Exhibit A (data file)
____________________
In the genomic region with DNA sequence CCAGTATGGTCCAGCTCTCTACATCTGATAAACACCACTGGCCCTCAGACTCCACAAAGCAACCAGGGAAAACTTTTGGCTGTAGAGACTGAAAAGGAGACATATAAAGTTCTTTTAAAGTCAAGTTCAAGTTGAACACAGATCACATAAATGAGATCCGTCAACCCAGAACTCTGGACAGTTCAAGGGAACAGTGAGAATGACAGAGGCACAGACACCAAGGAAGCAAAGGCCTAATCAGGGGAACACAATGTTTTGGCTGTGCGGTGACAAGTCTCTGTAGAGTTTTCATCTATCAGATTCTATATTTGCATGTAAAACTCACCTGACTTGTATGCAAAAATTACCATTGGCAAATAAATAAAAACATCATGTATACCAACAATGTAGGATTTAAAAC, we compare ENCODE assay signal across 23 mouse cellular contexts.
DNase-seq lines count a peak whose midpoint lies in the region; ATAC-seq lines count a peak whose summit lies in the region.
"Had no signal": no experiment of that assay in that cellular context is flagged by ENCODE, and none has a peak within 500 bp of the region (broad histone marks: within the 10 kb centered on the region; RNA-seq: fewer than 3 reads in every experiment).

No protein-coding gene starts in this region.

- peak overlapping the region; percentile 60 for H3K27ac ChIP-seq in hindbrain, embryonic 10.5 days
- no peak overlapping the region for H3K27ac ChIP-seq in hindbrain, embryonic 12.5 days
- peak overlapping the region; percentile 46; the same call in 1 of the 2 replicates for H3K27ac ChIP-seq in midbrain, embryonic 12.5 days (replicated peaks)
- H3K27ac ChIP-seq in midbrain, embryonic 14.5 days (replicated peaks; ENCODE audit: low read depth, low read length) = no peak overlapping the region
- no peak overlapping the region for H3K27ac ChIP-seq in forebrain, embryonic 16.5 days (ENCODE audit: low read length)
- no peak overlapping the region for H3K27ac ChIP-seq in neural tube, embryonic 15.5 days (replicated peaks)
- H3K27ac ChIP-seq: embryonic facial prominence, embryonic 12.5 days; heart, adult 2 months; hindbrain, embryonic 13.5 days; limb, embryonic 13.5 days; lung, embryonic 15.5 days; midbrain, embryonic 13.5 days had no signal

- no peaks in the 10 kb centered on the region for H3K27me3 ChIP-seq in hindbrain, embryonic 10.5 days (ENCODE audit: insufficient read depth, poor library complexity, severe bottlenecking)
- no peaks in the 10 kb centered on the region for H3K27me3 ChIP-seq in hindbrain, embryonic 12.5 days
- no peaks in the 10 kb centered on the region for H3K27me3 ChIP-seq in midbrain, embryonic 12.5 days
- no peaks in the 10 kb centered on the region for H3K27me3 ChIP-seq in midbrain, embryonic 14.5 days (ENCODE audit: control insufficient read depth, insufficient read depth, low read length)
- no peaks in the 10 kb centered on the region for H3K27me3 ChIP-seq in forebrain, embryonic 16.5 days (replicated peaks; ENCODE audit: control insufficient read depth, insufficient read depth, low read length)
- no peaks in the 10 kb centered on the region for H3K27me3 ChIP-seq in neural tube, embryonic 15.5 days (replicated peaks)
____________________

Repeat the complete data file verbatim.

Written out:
In the genomic region with DNA sequence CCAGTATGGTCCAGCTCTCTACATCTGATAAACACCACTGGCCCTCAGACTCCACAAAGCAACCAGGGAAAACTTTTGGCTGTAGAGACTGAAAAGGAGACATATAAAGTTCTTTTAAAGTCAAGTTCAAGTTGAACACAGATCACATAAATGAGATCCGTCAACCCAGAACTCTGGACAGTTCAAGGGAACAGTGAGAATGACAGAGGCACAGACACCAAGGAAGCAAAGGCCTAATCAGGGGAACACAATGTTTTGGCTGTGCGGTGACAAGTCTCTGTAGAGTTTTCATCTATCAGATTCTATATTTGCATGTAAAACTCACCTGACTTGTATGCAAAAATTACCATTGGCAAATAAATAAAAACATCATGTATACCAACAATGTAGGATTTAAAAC, we compare ENCODE assay signal across 23 mouse cellular contexts.
DNase-seq lines count a peak whose midpoint lies in the region; ATAC-seq lines count a peak whose summit lies in the region.
"Had no signal": no experiment of that assay in that cellular context is flagged by ENCODE, and none has a peak within 500 bp of the region (broad histone marks: within the 10 kb centered on the region; RNA-seq: fewer than 3 reads in every experiment).

No protein-coding gene starts in this region.

- peak overlapping the region; percentile 60 for H3K27ac ChIP-seq in hindbrain, embryonic 10.5 days
- no peak overlapping the region for H3K27ac ChIP-seq in hindbrain, embryonic 12.5 days
- peak overlapping the region; percentile 46; the same call in 1 of the 2 replicates for H3K27ac ChIP-seq in midbrain, embryonic 12.5 days (replicated peaks)
- H3K27ac ChIP-seq in midbrain, embryonic 14.5 days (replicated peaks; ENCODE audit: low read depth, low read length) = no peak overlapping the region
- no peak overlapping the region for H3K27ac ChIP-seq in forebrain, embryonic 16.5 days (ENCODE audit: low read length)
- no peak overlapping the region for H3K27ac ChIP-seq in neural tube, embryonic 15.5 days (replicated peaks)
- H3K27ac ChIP-seq: embryonic facial prominence, embryonic 12.5 days; heart, adult 2 months; hindbrain, embryonic 13.5 days; limb, embryonic 13.5 days; lung, embryonic 15.5 days; midbrain, embryonic 13.5 days had no signal

- no peaks in the 10 kb centered on the region for H3K27me3 ChIP-seq in hindbrain, embryonic 10.5 days (ENCODE audit: insufficient read depth, poor library complexity, severe bottlenecking)
- no peaks in the 10 kb centered on the region for H3K27me3 ChIP-seq in hindbrain, embryonic 12.5 days
- no peaks in the 10 kb centered on the region for H3K27me3 ChIP-seq in midbrain, embryonic 12.5 days
- no peaks in the 10 kb centered on the region for H3K27me3 ChIP-seq in midbrain, embryonic 14.5 days (ENCODE audit: control insufficient read depth, insufficient read depth, low read length)
- no peaks in the 10 kb centered on the region for H3K27me3 ChIP-seq in forebrain, embryonic 16.5 days (replicated peaks; ENCODE audit: control insufficient read depth, insufficient read depth, low read length)
- no peaks in the 10 kb centered on the region for H3K27me3 ChIP-seq in neural tube, embryonic 15.5 days (replicated peaks)